Trucking accident injuries caused by unsafe truck drivers. In 2011, the Federal Motor Carrier Safety Administration (FMCSA) found over seven million violations during roadside inspections. In approximately 980,000 of those cases, the violation resulted in the driver or truck being placed out of service (FMCSA Announces Results of 2012 Drug and Alcohol Inspection Strike Force, FMCSA, June 25).
Why do I say that the numbers of unsafe drivers are likely just the tip of the iceberg? Remember the numbers of inspections are very low, but the results are astounding. For instance, in a special inspection “sweep” in 2012, the Federal Motor Carrier Administration (FMCSA) identified 287 drivers in violation of drug and alcohol regulations, and 128 truck and bus companies that had hired drivers who had tested positive for illegal drugs or had failed to institute drug and alcohol testing.
In addition, during a 2012 brake safety sweep, federal, state and local safety inspectors placed one in seven inspected trucks out of service for brake issues. But these sweeps scattered across the country lasted two weeks or less, and target just a fraction of total truck traffic on our roads and highways.
These sweeps are also often announced a head of time, so truck companies have time to take the worst trucks and their worst drivers off the roads during these pre-announced testing and inspection dates.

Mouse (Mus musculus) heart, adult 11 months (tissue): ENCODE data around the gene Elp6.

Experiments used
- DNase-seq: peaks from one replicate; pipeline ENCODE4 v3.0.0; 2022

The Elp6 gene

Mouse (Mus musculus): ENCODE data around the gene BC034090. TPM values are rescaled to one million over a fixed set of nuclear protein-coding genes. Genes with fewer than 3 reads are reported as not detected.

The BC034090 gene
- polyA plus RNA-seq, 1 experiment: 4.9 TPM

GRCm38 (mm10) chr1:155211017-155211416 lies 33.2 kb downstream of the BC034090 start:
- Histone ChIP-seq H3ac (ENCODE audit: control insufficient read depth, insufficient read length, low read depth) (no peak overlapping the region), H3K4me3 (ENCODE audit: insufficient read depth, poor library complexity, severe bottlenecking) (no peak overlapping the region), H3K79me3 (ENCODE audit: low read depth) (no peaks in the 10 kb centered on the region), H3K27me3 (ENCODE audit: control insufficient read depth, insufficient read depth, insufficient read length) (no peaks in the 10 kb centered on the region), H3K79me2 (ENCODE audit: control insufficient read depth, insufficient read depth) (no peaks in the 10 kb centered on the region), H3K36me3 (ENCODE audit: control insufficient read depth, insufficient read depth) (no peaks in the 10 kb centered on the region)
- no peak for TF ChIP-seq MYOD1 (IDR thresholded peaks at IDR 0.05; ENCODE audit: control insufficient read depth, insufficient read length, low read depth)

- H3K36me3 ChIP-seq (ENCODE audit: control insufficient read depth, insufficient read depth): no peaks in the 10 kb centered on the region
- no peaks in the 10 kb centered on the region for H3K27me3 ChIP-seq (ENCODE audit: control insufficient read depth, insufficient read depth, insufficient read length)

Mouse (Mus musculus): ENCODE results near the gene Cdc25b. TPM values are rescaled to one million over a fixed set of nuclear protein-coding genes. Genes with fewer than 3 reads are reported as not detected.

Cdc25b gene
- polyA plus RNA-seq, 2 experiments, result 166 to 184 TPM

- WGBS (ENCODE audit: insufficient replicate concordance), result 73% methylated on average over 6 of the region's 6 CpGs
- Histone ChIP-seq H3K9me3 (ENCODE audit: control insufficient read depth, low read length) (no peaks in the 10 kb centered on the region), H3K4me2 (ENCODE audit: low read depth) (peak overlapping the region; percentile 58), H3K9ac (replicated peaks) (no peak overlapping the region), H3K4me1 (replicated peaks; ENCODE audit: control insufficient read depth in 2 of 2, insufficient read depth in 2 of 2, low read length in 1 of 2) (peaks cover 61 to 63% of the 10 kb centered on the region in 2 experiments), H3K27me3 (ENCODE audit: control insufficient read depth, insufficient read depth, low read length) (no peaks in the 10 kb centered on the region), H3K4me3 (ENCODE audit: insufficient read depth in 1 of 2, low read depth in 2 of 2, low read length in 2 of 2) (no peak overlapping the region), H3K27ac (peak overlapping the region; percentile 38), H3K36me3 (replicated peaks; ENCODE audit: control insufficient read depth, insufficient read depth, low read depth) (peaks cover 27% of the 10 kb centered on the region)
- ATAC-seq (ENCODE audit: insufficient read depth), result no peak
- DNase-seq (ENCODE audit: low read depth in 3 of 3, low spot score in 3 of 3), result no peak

We will never know until there are comprehensive, random inspections just how bad the safety epidemic of unsafe trucks on our roads and highways actually is.
And these inspection results should not be interpreted to mean that unsafe trucking companies are being weeded out and taken off the road. Especially in states like Michigan, where much of the trucking industry is characterized by small motor carriers with shifting ownerships and management structures.
When they are placed “out of service,” truck companies are often are “reincarnated” under different names and continue to operate and avoid penalties. Lawyers and safety advocates call these trucking companies “chameleon carriers,” because they change names like a chameleon changes colors, but with the exact same trucks, drivers and owners operating under a new name once the old company piles up too many safety violations.
About the Author
Attorney Steven Peck has been practicing law since 1981. A former successful business owner, Mr. Peck initially focused his legal career on business law. Within the first three years, after some colleagues and friend’s parents endured nursing home neglect and elder abuse, he continued his education to begin practicing elder law and nursing home abuse law.